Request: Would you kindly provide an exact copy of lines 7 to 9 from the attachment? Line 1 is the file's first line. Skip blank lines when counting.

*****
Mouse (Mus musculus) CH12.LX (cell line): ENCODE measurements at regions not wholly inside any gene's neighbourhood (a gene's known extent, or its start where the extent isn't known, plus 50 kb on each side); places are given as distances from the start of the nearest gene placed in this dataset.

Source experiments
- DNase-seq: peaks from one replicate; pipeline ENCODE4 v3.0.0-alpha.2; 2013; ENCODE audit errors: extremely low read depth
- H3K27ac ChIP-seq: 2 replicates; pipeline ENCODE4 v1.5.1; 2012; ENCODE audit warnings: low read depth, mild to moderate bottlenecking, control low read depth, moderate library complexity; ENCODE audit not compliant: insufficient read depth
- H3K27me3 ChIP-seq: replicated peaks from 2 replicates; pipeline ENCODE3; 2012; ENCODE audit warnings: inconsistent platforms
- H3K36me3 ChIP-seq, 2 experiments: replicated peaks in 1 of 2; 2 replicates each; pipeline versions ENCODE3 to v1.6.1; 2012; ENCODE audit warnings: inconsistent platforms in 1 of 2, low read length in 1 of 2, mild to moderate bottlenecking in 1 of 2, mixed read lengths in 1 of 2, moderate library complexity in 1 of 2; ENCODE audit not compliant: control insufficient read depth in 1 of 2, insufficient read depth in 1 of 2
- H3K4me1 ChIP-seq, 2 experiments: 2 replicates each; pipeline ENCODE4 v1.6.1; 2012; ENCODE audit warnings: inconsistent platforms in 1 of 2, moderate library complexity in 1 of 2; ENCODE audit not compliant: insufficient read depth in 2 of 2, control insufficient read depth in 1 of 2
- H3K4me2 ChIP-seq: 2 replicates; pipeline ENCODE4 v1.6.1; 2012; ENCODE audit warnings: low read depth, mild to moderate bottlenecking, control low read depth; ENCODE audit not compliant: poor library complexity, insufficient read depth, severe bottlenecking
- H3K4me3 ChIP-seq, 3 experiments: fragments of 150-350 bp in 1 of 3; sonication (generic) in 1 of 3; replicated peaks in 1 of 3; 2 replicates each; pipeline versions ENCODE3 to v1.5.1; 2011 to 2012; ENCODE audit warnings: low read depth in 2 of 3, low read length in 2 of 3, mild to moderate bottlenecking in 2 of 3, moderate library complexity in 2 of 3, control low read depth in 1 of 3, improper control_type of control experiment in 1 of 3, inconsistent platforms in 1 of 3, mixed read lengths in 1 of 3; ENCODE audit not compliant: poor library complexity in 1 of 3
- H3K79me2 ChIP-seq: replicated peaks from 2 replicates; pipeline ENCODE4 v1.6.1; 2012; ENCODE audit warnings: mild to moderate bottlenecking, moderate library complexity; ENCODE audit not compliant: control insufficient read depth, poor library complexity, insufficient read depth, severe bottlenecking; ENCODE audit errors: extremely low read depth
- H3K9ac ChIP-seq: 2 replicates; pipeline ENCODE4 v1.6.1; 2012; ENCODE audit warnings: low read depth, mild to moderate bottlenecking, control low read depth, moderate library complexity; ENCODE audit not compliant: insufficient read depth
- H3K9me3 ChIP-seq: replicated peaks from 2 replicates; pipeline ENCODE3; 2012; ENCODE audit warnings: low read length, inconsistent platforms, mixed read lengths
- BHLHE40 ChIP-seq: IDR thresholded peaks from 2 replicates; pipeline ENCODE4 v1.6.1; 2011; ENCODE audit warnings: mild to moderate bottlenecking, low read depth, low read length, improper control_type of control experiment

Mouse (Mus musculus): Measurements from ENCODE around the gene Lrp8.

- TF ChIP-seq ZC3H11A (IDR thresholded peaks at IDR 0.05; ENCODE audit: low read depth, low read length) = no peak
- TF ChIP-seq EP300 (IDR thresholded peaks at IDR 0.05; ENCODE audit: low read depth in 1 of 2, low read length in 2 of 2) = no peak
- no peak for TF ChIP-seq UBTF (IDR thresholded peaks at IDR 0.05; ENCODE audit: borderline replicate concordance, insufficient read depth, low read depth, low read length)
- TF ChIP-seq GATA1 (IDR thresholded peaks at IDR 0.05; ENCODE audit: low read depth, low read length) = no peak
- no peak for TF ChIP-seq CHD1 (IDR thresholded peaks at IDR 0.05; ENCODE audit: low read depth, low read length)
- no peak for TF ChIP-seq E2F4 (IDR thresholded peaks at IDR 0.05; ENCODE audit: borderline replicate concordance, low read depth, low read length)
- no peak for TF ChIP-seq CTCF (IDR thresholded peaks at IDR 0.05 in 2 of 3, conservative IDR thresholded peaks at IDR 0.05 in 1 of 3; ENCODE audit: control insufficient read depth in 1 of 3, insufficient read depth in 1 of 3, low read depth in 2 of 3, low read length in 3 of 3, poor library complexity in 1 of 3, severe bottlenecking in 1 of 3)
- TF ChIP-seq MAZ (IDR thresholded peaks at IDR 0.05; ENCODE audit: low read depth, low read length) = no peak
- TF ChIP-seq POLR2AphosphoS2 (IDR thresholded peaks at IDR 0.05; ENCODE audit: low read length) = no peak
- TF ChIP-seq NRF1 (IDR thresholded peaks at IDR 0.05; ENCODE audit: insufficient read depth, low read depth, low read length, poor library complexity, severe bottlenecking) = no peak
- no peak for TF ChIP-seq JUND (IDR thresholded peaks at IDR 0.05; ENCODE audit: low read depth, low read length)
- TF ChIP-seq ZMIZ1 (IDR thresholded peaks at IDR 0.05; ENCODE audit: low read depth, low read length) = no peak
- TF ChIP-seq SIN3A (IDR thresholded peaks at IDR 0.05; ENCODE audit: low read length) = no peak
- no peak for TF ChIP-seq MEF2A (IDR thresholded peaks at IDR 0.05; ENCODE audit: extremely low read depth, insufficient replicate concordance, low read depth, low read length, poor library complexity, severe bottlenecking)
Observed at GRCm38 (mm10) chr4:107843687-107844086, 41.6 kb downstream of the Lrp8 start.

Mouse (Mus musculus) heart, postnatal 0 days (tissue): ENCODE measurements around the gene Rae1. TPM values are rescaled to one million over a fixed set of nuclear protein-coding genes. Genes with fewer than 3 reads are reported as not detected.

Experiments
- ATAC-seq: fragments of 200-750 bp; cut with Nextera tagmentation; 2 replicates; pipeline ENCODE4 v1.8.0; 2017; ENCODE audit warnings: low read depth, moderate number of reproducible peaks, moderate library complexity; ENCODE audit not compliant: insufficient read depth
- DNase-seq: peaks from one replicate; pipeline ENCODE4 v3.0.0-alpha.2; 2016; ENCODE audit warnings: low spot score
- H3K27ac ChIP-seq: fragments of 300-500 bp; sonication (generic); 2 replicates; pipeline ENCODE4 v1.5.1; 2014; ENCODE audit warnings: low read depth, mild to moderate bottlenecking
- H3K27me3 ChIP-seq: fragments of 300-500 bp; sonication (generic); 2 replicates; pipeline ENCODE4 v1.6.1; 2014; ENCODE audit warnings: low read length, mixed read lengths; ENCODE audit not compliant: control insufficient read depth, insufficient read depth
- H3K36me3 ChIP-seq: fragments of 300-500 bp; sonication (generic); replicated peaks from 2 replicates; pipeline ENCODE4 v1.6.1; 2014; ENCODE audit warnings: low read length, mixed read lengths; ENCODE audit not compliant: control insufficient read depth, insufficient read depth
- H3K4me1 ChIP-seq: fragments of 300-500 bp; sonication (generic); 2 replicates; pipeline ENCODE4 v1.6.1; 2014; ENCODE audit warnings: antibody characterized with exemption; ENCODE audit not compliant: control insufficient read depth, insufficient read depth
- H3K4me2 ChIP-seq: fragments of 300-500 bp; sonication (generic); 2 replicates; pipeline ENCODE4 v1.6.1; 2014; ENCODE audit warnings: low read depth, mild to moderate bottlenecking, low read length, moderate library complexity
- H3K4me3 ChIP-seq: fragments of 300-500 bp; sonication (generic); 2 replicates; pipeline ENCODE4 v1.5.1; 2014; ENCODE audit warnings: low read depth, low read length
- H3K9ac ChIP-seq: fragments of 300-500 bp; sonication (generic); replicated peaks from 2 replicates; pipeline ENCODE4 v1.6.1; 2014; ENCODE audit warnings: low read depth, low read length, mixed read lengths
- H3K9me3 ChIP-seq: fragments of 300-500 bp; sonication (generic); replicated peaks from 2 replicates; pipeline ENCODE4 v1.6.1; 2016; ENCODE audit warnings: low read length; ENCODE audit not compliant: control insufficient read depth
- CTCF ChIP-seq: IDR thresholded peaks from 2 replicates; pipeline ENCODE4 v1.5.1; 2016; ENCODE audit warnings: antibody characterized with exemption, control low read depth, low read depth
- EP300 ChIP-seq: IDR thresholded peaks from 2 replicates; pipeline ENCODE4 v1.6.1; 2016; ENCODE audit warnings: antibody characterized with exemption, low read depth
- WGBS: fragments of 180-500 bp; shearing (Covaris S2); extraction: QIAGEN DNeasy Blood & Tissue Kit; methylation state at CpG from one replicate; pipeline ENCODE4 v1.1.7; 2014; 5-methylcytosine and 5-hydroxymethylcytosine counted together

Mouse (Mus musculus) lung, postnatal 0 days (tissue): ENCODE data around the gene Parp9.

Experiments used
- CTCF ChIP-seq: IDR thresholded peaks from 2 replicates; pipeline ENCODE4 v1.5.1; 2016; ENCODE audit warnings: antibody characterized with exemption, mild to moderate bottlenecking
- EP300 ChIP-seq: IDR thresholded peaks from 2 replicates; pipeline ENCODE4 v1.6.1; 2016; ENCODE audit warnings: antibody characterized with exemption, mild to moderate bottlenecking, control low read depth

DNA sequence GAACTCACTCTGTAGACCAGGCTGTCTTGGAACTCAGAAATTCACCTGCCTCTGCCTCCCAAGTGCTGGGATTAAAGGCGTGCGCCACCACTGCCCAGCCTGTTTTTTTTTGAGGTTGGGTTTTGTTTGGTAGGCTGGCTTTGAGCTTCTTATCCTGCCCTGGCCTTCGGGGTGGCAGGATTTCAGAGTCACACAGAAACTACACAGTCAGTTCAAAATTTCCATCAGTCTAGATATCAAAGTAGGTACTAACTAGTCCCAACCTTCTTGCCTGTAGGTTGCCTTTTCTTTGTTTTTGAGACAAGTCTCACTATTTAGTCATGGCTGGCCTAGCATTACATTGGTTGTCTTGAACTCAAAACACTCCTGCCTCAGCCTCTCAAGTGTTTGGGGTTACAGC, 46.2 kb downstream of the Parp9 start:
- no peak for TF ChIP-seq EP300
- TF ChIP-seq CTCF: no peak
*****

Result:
- H3K4me1 ChIP-seq, 2 experiments: 2 replicates each; pipeline ENCODE4 v1.6.1; 2012; ENCODE audit warnings: inconsistent platforms in 1 of 2, moderate library complexity in 1 of 2; ENCODE audit not compliant: insufficient read depth in 2 of 2, control insufficient read depth in 1 of 2
- H3K4me2 ChIP-seq: 2 replicates; pipeline ENCODE4 v1.6.1; 2012; ENCODE audit warnings: low read depth, mild to moderate bottlenecking, control low read depth; ENCODE audit not compliant: poor library complexity, insufficient read depth, severe bottlenecking
- H3K4me3 ChIP-seq, 3 experiments: fragments of 150-350 bp in 1 of 3; sonication (generic) in 1 of 3; replicated peaks in 1 of 3; 2 replicates each; pipeline versions ENCODE3 to v1.5.1; 2011 to 2012; ENCODE audit warnings: low read depth in 2 of 3, low read length in 2 of 3, mild to moderate bottlenecking in 2 of 3, moderate library complexity in 2 of 3, control low read depth in 1 of 3, improper control_type of control experiment in 1 of 3, inconsistent platforms in 1 of 3, mixed read lengths in 1 of 3; ENCODE audit not compliant: poor library complexity in 1 of 3